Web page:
High-Level Architecture

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HLA Support
Screenshot showing HLA prototype at LOWI
Screenshot showing HLA prototype at LOWI
Started in 05/2009
Description Implementing support for the High Level Architecture to modularize FlightGear
Contributor(s) Mathias Fröhlich[1][2], James Turner[3], Stuart Buchanan[4]
Status Under active development (2009-2016)

High-Level Architecture (HLA) is a general purpose architecture for distributed computer simulation systems.

Rather than have the entire simulation within a single executable, the simulation is split into different Federates, which interact with each other by a Run-Time Infrastructure (RTI, a message bus that handles serialization of messages, events and objects), with federates typically running in their own threads/processes and each federate process having access to the full virtual process address space provided by the OS instead of having to share it with other subsystems (i.e. 32 bit platforms may make better use of virtual RAM that way).

There are three big advantages to this over a monolithic simulation (e.g. FlightGear V3.6):

  1. It provides a robust environment to make the simulator multi-threaded, taking advantage of computers with multiple cores, or indeed running different parts of the simulation on different computers (including even different platforms and operating systems).
  2. It allows us to split out parts of the simulator such as AI (by Decoupling the AI Traffic System), the FDM, Nasal scripting [1] and Renderer from each other and less time-critical sub-systems such as weather so that we can get consistent (and perhaps higher) frame-rates (i.e. reduced Nasal GC impact on frame rate).
  3. It provides a very good framework to allow anyone to create components that interact with FlightGear using programming languages other than C/C++ (think Ada, Java, Python etc), which may be running in their own threads, and reside in separate binaries[2], which will be also easier to debug/troubleshoot (think regression testing, i.e. running a self-contained subsystem in a dedicated gdb/valgrind session), without having to know how to modify/patch and rebuild FlightGear.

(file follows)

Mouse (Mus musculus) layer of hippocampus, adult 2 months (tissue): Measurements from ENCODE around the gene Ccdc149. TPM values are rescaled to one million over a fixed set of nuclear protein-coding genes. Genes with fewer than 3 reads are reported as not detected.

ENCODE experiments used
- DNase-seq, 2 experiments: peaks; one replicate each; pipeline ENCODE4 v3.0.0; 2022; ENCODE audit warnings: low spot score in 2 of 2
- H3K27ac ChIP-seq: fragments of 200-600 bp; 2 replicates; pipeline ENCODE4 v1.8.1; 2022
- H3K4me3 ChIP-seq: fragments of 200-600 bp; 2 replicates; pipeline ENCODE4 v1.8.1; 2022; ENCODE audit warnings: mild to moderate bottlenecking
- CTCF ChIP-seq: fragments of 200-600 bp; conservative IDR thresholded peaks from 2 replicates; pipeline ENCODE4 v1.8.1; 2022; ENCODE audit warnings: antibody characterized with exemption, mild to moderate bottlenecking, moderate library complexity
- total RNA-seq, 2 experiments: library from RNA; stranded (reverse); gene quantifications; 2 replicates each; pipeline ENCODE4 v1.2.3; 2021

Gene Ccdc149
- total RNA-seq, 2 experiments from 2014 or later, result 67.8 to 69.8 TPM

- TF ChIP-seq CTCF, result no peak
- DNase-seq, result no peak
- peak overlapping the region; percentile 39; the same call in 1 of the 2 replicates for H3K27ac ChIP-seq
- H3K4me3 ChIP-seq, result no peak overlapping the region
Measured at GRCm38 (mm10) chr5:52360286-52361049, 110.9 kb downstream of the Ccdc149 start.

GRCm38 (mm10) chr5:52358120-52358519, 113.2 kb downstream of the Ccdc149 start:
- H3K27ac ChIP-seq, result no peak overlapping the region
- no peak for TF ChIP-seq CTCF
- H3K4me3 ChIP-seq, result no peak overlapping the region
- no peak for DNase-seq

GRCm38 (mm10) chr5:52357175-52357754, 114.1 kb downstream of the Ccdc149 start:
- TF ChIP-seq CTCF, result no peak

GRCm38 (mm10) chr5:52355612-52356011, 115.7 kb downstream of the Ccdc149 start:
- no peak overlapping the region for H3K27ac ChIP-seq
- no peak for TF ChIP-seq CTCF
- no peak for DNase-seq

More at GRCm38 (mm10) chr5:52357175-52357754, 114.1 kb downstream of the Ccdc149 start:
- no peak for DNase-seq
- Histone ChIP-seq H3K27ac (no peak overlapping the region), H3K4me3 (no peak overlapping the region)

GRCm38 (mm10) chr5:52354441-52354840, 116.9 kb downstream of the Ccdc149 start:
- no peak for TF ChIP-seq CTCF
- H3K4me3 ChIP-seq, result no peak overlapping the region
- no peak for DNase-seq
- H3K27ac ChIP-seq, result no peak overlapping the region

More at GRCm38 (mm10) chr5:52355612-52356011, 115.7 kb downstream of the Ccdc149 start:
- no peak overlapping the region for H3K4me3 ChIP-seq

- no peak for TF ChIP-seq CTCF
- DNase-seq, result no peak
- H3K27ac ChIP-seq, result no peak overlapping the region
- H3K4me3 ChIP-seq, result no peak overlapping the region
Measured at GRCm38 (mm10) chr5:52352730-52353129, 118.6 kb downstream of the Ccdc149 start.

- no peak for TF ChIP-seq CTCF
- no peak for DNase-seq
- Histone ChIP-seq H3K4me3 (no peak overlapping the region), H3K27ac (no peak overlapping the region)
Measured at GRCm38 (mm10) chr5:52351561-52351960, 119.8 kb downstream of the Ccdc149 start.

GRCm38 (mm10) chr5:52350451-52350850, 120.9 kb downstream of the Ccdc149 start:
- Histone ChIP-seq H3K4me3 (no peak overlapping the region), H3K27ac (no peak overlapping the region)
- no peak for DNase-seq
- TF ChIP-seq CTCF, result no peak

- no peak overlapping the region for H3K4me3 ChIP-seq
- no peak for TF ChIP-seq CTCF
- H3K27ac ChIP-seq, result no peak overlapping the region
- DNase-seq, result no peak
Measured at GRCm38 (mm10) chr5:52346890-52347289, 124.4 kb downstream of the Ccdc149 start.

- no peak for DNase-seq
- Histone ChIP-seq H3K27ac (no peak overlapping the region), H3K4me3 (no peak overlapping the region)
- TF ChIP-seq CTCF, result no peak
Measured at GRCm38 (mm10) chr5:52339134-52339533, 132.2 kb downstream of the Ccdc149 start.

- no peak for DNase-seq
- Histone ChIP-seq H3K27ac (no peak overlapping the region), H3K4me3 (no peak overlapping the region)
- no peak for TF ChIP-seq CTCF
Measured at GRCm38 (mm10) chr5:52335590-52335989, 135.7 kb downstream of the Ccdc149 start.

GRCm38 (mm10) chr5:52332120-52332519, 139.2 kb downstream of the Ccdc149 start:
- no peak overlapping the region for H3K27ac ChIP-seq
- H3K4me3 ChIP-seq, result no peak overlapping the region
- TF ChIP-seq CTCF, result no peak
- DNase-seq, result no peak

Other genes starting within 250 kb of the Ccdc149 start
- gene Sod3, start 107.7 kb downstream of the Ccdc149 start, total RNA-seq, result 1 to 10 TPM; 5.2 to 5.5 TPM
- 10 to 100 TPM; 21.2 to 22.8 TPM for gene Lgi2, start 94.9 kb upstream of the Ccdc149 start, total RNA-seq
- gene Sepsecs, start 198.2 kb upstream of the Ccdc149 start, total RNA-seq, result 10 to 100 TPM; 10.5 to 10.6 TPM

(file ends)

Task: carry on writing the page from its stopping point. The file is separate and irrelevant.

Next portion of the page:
As of late 2015, Stuart has started work on re-architecting parts of FlightGear to use HLA, though this is expected to be a multi-year project. Anyone interested in the current status of development should subscribe to the Flightgear -devel mailing list.

Cquote1.png For those looking for a summary of HLA, the following PDF provides a useful overview: http://www.pitch.se/images/files/tutorial/TheHLAtutorial.pdf
— Stuart Buchanan (Nov 19th, 2015). Re: [Flightgear-devel] HLA developments.
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Cquote1.png I'm hoping that OpenRTI will provide the infrastructure for the data sharing so I don't need to worry about shared memory etc. As I mentioned previously, I'm planning to use an IEEE 1516 standard RTI, of which OpenRTI is a conveniently free implementation. AFAICT this is one of the main standards for distributed simulation communication (the other being DIS). I think that will address the communications side of the equation, and OpenRTI can work both as a local RTI and over a network. It's also got a robust logical time implementation, and the ability to clock the simulation.
— Stuart Buchanan (Nov 19th, 2015). Re: [Flightgear-devel] HLA developments.
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Cquote1.png HLA is really intended to operate at a much higher level of granularity and pass objects around a distributed simulation. The use-case I'm working on at the moment passes an AI instance as an object (with position, velocity, accelerations, model to be displayed). How a HLA Federate maps that data internally is an implementation decision. There shouldn't be any race conditions because no assumptions are made about how the data is used or mapped. At present, I'm not thinking that HLA will be used as a mechanism to provide a shared property tree across multiple Federates. I think that's the wrong way to use HLA. Instead you make explicit decisions about the data models you will communicate. The other reason HLA isn't a good choice is to do with simulation clocking. I'm still getting my head around this properly, but the overall model is one where the simulation clock is advanced, and the instance the updates and publishes changes to the RTI that will be picked up by other instances at the next clock advance.
Cquote1.png For now I've only added the code but not used it anywhere. This has the advantage of getting (compiler) errors early before new functionality gets added. Most of the code remains the same, even the Tie functions are still there and for stand alone programs they are perfectly fine. But JSBSim will be used in a HLA environment soon because that's where FlightGear is heading and for that the new code is useful (accessing tied properties from multiple sources).
— Erik Hofman (Dec 25th, 2015). [Flightgear-devel] (JSBSim) Standalone Properties.
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For additional information, please see:

External links

  • http://forum.flightgear.org/viewtopic.php?p=265721#p265721
  • http://sourceforge.net/p/flightgear/mailman/message/34196458/